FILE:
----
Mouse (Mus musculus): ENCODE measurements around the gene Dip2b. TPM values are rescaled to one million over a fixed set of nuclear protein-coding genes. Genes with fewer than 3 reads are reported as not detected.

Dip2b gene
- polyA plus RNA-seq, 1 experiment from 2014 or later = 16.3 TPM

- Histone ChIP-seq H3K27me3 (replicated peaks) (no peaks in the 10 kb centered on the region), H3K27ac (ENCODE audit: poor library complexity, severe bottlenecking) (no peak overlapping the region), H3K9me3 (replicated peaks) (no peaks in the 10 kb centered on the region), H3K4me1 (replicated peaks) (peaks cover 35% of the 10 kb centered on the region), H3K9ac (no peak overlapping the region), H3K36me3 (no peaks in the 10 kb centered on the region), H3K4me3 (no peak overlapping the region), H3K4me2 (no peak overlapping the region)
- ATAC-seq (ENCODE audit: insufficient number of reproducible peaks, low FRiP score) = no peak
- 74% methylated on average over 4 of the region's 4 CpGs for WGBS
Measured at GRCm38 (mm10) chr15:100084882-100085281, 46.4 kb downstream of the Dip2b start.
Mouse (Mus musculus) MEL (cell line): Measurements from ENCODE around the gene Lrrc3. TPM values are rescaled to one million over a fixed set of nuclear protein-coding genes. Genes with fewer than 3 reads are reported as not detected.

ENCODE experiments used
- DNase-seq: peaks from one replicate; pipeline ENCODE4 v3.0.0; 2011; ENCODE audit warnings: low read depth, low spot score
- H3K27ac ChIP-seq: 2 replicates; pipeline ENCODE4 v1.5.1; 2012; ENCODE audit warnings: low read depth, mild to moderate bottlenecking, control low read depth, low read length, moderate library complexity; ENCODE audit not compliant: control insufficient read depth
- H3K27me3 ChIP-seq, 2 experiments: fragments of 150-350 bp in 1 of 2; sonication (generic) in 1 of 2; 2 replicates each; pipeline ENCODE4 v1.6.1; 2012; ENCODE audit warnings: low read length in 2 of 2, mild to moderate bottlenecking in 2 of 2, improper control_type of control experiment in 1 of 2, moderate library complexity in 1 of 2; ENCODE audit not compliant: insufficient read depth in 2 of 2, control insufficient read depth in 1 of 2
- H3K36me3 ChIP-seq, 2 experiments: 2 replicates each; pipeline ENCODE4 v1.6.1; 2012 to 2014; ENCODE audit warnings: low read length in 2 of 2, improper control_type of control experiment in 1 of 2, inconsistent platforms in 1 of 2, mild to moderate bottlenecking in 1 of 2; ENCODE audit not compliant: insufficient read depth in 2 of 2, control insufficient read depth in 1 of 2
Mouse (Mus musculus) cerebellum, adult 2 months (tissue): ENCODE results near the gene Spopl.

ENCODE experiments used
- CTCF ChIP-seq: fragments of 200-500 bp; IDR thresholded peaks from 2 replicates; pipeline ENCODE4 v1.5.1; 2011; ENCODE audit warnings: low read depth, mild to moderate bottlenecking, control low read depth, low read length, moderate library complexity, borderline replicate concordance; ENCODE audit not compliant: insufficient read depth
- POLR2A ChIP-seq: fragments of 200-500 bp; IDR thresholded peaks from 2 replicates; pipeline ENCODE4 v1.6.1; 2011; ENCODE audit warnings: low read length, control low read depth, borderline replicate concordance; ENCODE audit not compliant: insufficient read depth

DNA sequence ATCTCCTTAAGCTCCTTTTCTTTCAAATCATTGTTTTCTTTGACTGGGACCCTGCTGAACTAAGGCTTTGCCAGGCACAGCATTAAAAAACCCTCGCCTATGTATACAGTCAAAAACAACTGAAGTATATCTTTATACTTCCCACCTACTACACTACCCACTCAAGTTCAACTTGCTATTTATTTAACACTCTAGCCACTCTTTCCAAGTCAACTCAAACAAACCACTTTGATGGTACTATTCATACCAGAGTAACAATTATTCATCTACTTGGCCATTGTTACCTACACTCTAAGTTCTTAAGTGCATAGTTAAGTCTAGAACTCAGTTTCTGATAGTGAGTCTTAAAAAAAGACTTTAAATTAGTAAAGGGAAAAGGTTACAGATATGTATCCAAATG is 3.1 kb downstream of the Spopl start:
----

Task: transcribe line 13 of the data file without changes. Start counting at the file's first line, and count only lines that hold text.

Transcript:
- H3K36me3 ChIP-seq, 2 experiments: 2 replicates each; pipeline ENCODE4 v1.6.1; 2012 to 2014; ENCODE audit warnings: low read length in 2 of 2, improper control_type of control experiment in 1 of 2, inconsistent platforms in 1 of 2, mild to moderate bottlenecking in 1 of 2; ENCODE audit not compliant: insufficient read depth in 2 of 2, control insufficient read depth in 1 of 2